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The madness of boundary disputes

21 November 2012

Boundary disputes can be a nightmare for all concerned. Those involved are often prepared to fight tooth and nail over the smallest strips of land and emotions can run high.

In the case of Acco Properties Ltd v Severn, the judge helpfully summarised some of the legal principles that will apply in resolving such disputes.

If the land is registered, the plans filed at the Land Registry will usually show only general boundaries, not exact positions. The same is true of ordnance survey plans.

The starting point in determining a boundary is what is written in the original conveyance, together with the conveyance plan. If these do not clarify matters, the next thing to look for is evidence of features (eg hedges, fences, walls, meter housings etc) that existed at the time of the conveyance, as well as subsequent user conduct.

The Acco case also emphasised the importance of bringing certainty to the boundary rather than leaving it ‘fuzzy round the edges’.

Even if the original boundary can be established, a different one may be created by means of ‘adverse possession’. This is where one party has treated part of the property as their own, contrary to the true owner’s rights, eg fencing off an area that does not belong to them.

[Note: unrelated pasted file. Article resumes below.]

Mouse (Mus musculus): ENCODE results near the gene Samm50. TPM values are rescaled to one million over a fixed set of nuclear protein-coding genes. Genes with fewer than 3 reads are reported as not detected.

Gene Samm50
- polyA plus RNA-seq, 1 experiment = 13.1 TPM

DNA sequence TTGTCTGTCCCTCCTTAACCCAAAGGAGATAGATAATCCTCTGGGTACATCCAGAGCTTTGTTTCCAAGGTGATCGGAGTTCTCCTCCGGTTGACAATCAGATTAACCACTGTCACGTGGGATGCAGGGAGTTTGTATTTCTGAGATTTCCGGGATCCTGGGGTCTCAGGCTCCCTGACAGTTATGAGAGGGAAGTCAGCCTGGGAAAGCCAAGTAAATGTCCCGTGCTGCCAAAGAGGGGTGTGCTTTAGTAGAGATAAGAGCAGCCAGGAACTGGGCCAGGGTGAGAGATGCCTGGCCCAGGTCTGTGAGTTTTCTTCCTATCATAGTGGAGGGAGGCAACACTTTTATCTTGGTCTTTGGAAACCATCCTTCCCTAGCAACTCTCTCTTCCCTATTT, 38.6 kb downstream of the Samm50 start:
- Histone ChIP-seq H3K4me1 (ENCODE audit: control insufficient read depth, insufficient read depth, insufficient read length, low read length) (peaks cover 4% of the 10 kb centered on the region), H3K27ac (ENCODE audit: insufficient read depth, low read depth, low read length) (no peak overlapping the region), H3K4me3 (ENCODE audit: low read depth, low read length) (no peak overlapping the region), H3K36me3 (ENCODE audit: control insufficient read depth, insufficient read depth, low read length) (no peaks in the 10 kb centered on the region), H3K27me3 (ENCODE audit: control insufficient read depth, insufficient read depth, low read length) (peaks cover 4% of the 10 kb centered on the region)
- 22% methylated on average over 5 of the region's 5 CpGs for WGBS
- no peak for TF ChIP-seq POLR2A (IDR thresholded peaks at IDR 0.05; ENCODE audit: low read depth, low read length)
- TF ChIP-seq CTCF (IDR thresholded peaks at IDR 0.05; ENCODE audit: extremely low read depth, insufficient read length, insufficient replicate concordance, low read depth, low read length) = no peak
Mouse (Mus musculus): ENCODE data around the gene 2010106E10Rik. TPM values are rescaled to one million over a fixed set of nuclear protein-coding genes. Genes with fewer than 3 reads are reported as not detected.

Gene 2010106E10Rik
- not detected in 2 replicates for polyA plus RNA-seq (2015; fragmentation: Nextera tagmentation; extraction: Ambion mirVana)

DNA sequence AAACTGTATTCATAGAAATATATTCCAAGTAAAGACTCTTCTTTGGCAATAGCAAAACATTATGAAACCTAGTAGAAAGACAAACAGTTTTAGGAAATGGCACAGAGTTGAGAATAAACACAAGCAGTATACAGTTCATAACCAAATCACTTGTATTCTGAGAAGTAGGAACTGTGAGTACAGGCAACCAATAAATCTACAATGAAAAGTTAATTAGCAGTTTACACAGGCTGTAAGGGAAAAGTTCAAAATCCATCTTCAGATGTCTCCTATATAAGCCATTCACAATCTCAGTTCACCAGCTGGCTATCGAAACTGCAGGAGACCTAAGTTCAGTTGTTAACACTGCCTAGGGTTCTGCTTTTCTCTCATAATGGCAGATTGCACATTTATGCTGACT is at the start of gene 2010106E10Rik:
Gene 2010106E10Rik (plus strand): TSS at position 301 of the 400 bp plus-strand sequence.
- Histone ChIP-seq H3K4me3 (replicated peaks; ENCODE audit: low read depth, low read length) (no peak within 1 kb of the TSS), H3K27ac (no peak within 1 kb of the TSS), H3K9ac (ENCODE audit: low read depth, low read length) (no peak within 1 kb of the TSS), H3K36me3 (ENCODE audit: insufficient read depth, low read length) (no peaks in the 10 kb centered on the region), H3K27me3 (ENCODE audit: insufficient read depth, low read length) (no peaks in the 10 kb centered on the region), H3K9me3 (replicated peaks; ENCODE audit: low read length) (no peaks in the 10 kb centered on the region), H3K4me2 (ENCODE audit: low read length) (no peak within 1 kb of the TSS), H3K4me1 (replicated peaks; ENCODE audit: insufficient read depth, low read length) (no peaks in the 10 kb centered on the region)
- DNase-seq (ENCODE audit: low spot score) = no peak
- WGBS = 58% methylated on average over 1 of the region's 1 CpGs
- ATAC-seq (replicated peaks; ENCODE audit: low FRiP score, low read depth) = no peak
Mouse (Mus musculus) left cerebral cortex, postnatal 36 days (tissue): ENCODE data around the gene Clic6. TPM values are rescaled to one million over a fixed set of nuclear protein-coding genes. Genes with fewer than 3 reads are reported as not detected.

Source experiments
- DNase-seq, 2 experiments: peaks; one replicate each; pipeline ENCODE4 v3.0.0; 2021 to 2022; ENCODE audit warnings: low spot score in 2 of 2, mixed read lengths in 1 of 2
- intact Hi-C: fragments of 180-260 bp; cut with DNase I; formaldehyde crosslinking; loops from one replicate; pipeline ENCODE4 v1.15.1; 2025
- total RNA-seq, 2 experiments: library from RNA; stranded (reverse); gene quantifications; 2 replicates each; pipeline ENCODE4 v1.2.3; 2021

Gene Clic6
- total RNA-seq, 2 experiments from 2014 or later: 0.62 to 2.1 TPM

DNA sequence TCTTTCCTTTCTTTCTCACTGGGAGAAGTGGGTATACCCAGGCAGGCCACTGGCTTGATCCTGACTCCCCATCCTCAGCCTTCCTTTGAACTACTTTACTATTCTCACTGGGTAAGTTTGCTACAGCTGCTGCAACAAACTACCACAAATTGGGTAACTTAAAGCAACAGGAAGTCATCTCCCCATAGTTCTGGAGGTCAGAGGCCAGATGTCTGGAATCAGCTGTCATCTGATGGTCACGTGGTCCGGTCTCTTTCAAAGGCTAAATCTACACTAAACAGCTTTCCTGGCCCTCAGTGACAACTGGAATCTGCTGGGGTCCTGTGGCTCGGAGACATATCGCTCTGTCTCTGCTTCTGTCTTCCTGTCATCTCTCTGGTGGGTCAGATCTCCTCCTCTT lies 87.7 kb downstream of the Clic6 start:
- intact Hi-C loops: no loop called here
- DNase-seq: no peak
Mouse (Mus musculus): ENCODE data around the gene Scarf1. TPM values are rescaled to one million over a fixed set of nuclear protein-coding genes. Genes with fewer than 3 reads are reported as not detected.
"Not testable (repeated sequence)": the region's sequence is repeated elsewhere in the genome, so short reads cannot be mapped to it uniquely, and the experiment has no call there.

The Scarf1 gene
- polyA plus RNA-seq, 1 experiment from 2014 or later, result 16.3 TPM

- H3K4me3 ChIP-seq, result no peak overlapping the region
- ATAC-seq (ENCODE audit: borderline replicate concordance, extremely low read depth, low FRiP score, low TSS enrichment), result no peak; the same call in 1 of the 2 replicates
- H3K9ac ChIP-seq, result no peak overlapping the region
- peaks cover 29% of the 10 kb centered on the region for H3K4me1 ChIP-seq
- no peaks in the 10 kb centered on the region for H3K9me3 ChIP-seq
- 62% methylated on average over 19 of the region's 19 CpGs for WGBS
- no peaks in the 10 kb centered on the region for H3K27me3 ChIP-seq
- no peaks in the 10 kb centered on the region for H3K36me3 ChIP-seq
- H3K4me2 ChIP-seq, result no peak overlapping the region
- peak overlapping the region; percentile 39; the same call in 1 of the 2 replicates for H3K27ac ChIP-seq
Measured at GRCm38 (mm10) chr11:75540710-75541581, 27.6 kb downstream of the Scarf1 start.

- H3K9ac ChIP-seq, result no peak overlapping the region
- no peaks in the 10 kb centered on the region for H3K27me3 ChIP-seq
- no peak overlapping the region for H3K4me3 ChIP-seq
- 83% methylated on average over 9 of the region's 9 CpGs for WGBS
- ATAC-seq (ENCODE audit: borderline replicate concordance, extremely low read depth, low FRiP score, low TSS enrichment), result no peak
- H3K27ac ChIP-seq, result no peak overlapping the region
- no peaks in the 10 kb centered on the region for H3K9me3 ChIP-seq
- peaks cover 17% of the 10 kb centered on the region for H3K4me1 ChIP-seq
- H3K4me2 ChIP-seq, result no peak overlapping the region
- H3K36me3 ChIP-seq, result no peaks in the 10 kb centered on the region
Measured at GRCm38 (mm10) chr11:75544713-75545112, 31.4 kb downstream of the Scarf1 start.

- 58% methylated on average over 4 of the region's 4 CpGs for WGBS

In a dispute, the court will also look carefully at whether there are any boundary agreements in place. These may be informal and need not be in writing; in fact they are often simply verbal or implied agreements.

The Acco case was, in fact, settled on the basis of an informal agreement that had been struck at a meeting to discuss the boundary. At that point, it was understood that, in cutting down two trees, one of the parties was doing so on his own land. The boundary line was, therefore, inferred from this.

The judge in the case described litigated boundary disputes as “economic madness”. Given the uncertainties and potential cost, alternative methods of resolving disputes, such as mediation, are a very attractive and increasingly popular option.

As always, if you need commercial and pragmatic legal advice, we’re here to help so please get in touch.

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Disclaimer: All legal information is correct at the time of publication but please be aware that laws may change over time. This article contains general legal information but should not be relied upon as legal advice. Please seek professional legal advice about your specific situation - contact us; we’d be delighted to help.
Nick Southwell BA (Hons)
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Nick Southwell, litigator at Willans LLP
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